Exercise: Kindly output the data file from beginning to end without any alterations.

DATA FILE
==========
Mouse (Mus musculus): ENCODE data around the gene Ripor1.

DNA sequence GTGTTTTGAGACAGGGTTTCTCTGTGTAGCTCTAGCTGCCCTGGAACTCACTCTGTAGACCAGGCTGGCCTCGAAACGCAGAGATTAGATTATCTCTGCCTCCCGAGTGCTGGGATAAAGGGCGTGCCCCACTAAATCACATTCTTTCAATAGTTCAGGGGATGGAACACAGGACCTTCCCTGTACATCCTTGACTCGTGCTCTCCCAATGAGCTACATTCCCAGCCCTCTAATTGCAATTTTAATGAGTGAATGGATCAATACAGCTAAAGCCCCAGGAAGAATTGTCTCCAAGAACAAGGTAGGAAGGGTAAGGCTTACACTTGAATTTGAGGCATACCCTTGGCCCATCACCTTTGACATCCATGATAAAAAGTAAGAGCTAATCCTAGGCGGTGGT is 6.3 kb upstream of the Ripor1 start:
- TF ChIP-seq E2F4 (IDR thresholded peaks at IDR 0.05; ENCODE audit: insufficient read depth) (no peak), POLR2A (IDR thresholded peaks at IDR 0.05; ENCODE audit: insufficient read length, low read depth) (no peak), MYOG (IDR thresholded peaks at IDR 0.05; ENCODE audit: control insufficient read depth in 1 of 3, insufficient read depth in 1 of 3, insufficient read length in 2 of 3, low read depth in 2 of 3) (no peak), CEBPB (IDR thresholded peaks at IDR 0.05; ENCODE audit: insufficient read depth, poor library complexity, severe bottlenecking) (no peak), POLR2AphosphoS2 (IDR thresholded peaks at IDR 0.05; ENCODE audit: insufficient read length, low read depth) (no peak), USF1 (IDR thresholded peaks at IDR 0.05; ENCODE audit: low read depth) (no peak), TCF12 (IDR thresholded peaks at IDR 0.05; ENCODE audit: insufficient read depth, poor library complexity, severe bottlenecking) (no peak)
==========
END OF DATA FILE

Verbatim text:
Mouse (Mus musculus): ENCODE data around the gene Ripor1.

DNA sequence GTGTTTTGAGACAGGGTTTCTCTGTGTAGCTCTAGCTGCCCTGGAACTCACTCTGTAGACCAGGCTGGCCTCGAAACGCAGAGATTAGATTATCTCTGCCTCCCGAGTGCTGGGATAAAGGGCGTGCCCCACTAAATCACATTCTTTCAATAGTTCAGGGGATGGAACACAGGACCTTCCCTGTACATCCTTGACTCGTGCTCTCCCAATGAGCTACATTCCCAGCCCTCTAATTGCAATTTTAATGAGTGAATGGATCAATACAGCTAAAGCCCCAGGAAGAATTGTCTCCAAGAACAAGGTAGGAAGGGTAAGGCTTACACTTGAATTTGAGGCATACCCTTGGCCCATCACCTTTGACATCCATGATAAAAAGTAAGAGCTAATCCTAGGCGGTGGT is 6.3 kb upstream of the Ripor1 start:
- TF ChIP-seq E2F4 (IDR thresholded peaks at IDR 0.05; ENCODE audit: insufficient read depth) (no peak), POLR2A (IDR thresholded peaks at IDR 0.05; ENCODE audit: insufficient read length, low read depth) (no peak), MYOG (IDR thresholded peaks at IDR 0.05; ENCODE audit: control insufficient read depth in 1 of 3, insufficient read depth in 1 of 3, insufficient read length in 2 of 3, low read depth in 2 of 3) (no peak), CEBPB (IDR thresholded peaks at IDR 0.05; ENCODE audit: insufficient read depth, poor library complexity, severe bottlenecking) (no peak), POLR2AphosphoS2 (IDR thresholded peaks at IDR 0.05; ENCODE audit: insufficient read length, low read depth) (no peak), USF1 (IDR thresholded peaks at IDR 0.05; ENCODE audit: low read depth) (no peak), TCF12 (IDR thresholded peaks at IDR 0.05; ENCODE audit: insufficient read depth, poor library complexity, severe bottlenecking) (no peak)